John McCain's pick of Sarah Palin is ultimately about his decision making and judgment. Palin could be effective on the campaign trail or an absolute disaster, but what does it say about McCain that he would put Palin a heartbeat away from the presidency after only meeting her once?
If we've learned nothing else from the last eight years, it's that when politicians make gut decisions without thinking things through, it can have disastrous consequences for our country. Choosing a running mate after only one meeting? George W. Bush decision making at its worst.
Presidents sometimes must make difficult, complex choices on a moment's notice. But this decision was an unforced error -- how many months ago did McCain effectively wrap up his nomination? It's stunning that the single most important choice a candidate makes didn't warrant more consideration and due diligence from John McCain.
What we know about Sarah Palin:
We know she describes herself "as pro-life as any candidate can get." We know -- Republican talking points aside -- that Palin supported the Bridge to Nowhere just two years ago, citing the need for action before her congressional delegation lost its political advantage. She sued to block protection of polar bears. And she's advocated for the teaching of creationism in public schools and campaigned hard for Pat Buchanan in 1996.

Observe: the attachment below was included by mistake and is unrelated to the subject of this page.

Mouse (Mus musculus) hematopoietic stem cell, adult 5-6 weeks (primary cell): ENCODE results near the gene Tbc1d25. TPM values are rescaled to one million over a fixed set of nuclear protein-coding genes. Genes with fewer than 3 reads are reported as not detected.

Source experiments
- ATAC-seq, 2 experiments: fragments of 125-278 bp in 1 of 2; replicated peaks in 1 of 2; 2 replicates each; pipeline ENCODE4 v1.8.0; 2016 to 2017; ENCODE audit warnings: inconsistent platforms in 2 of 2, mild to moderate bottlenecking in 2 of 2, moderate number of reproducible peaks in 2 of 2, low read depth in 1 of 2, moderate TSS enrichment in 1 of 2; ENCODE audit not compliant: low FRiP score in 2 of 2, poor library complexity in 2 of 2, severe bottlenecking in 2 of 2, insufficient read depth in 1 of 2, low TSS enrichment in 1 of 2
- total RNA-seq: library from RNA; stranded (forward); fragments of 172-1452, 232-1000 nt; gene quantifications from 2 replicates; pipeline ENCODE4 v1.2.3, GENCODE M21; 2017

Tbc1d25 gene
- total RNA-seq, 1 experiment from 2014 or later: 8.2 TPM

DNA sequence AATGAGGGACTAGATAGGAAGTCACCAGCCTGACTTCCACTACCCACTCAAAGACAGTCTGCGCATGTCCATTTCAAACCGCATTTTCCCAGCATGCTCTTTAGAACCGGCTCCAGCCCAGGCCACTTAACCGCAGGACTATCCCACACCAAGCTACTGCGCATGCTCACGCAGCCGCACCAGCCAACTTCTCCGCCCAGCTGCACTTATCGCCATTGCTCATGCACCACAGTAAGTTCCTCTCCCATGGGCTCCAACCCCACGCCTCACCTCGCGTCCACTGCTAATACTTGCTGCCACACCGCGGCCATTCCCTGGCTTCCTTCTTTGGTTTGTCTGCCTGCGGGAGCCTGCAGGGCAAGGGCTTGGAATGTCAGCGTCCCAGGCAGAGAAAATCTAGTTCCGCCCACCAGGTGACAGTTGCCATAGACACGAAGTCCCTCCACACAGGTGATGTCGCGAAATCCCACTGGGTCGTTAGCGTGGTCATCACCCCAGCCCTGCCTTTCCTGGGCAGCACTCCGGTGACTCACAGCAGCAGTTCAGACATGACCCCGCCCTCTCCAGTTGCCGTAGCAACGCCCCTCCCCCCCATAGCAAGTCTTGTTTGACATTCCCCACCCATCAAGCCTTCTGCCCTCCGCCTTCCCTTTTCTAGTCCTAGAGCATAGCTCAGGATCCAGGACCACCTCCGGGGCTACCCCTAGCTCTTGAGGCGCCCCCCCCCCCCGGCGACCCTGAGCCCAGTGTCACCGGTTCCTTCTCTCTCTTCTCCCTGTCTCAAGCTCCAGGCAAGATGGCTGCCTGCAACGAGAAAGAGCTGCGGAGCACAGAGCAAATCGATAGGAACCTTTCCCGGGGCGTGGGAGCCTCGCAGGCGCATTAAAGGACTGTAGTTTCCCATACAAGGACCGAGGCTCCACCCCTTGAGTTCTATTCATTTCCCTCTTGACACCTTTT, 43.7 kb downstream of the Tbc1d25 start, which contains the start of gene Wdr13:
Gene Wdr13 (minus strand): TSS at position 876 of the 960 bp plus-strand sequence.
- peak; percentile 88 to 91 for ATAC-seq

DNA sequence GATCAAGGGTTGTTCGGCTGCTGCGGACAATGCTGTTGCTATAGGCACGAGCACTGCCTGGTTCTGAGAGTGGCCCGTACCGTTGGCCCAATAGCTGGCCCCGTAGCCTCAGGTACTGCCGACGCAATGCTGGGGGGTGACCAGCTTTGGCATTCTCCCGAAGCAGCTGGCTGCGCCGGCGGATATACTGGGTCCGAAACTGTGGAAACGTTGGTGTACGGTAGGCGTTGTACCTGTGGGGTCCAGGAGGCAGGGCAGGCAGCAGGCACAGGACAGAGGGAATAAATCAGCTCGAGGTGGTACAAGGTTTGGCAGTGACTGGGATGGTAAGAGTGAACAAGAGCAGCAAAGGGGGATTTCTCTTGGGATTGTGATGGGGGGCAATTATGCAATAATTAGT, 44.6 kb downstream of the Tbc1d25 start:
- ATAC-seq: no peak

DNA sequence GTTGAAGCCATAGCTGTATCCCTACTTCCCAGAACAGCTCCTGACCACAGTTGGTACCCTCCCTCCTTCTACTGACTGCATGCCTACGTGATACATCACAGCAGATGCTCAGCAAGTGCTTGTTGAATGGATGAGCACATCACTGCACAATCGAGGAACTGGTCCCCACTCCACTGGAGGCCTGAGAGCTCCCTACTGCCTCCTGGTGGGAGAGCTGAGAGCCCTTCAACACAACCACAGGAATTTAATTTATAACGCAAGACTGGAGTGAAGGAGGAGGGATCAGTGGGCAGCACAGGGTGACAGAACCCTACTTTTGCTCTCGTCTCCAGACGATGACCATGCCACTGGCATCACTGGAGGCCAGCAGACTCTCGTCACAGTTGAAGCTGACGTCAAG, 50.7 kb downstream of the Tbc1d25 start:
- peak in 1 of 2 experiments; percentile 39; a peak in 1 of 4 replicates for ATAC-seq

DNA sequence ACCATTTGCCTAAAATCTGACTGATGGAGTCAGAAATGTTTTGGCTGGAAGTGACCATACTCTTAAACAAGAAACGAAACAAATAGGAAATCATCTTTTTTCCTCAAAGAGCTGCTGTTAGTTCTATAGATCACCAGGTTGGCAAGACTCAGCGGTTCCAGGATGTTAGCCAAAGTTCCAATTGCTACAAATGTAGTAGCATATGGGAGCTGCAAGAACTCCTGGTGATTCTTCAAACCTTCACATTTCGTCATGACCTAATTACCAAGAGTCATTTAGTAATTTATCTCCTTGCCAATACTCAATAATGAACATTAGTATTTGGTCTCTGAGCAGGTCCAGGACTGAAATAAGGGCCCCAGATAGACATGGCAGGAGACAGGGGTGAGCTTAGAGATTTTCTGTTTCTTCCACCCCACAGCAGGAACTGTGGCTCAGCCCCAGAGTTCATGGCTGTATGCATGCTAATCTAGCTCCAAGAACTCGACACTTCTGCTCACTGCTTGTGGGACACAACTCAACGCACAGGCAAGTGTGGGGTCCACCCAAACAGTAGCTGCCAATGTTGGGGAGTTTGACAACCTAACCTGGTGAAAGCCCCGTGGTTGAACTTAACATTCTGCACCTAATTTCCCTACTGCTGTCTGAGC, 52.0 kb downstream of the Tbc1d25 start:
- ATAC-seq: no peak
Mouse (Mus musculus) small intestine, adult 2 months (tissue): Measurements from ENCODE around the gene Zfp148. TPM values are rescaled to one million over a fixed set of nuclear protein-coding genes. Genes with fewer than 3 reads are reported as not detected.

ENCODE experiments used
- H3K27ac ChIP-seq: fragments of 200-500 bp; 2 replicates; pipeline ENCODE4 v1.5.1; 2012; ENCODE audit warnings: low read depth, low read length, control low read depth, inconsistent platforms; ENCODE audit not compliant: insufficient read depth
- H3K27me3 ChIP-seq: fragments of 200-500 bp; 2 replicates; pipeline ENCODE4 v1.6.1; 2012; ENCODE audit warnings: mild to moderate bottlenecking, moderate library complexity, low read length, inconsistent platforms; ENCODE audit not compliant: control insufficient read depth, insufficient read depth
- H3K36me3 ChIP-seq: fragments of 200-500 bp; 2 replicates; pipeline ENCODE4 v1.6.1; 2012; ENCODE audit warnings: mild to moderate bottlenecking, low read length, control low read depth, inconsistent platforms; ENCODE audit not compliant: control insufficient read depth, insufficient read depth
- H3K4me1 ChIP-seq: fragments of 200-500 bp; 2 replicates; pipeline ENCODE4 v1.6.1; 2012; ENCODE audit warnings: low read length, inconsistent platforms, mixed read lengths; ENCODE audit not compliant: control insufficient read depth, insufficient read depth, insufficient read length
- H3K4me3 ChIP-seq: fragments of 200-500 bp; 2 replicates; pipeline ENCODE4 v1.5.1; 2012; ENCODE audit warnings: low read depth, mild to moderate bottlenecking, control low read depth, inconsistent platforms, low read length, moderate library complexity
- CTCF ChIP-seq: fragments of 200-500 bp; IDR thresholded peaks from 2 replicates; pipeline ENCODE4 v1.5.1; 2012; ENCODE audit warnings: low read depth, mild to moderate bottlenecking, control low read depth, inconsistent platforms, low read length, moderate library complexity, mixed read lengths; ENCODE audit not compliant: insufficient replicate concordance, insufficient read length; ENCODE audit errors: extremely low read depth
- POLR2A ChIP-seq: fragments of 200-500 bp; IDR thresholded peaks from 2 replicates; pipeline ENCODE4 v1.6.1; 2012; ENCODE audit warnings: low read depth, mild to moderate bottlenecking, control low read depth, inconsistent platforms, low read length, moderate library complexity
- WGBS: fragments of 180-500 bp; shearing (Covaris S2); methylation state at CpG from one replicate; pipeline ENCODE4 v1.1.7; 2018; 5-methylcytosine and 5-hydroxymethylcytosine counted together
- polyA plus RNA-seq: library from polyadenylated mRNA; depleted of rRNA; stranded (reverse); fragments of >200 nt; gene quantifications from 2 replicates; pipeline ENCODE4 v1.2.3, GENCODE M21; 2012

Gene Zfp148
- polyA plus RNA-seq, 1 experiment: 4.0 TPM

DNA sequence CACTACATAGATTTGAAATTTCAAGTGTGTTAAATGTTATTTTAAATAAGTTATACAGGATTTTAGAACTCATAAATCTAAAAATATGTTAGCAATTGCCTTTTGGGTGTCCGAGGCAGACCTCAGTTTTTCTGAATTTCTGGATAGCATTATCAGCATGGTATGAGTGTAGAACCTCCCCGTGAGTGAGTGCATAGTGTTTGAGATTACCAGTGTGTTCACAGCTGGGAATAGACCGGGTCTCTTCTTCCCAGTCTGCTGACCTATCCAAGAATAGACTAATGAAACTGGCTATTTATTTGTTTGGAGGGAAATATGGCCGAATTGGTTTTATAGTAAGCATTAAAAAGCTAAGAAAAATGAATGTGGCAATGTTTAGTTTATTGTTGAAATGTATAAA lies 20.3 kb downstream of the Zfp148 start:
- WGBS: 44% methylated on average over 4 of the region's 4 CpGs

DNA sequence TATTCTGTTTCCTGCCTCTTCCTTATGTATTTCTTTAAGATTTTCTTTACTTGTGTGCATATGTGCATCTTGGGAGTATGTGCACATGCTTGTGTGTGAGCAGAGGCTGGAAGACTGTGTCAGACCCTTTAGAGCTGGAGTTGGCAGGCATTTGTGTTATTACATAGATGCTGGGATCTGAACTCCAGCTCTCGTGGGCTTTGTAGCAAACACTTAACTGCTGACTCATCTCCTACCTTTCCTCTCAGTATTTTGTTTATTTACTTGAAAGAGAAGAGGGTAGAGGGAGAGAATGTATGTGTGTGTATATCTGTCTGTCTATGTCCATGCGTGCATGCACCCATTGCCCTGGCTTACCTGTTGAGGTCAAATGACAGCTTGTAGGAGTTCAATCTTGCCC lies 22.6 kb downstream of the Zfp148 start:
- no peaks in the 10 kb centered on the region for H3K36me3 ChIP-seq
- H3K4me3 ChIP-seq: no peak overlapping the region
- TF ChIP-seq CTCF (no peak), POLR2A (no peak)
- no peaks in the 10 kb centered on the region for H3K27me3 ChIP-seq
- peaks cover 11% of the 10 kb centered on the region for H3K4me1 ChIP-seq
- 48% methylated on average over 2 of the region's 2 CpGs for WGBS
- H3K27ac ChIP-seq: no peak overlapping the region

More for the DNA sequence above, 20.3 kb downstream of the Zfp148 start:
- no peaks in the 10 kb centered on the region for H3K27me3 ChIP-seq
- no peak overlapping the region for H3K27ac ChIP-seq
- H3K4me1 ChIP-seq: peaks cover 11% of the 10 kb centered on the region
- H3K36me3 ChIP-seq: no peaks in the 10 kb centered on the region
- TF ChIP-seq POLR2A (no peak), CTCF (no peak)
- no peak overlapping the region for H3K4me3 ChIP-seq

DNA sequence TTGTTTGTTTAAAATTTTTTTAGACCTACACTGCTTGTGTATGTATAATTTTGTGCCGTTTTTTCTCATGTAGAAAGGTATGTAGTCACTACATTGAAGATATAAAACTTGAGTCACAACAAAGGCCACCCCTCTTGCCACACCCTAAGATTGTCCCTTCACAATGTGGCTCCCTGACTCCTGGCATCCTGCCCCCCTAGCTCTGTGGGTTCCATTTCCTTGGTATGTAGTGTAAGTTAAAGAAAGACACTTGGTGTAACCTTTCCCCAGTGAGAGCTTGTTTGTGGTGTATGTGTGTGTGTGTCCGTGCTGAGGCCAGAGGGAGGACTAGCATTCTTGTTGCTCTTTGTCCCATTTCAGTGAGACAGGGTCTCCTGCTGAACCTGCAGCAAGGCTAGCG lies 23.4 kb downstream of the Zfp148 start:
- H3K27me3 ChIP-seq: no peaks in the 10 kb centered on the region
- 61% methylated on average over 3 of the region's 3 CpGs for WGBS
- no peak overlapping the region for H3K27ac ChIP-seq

Susan Nielson did an excellent job this morning of laying out just how at odds Palin's politics are with the interests of the 18 million women who supported HIllary Clinton in the primary. But beyond any specific issue, I can think of few insults worse than the prospect of Sarah Palin, not Hillary Clinton, becoming the first woman president.
Prior to two days ago, if you asked 100 leaders in the Republican party to make a list of the top 100 people best prepared to serve as leader of the free world, Sarah Palin likely wouldn't have registered in the top 10,000.
America just got glimpse of the judgment we can expect from John McCain as president. And what we learned is that with McCain, the decision making of the next four years will look a lot like the gut decision disasters of the last eight.
Update: An article in tomorrow's New York Times also highlights McCain's history of risky decision making. From the piece:
The selection was the culmination of a five-month process, described by Mr. McCain’s inner circle and outside advisers in interviews this past weekend, and offers a glimpse into how Mr. McCain might make high-stakes decisions as president. At the very least, the process reflects Mr. McCain’s history of making fast, instinctive and sometimes risky decisions. “I make them as quickly as I can, quicker than the other fellow, if I can,” Mr. McCain wrote, with his top adviser Mark Salter, in his 2002 book, “Worth the Fighting For.” “Often my haste is a mistake, but I live with the consequences without complaint.”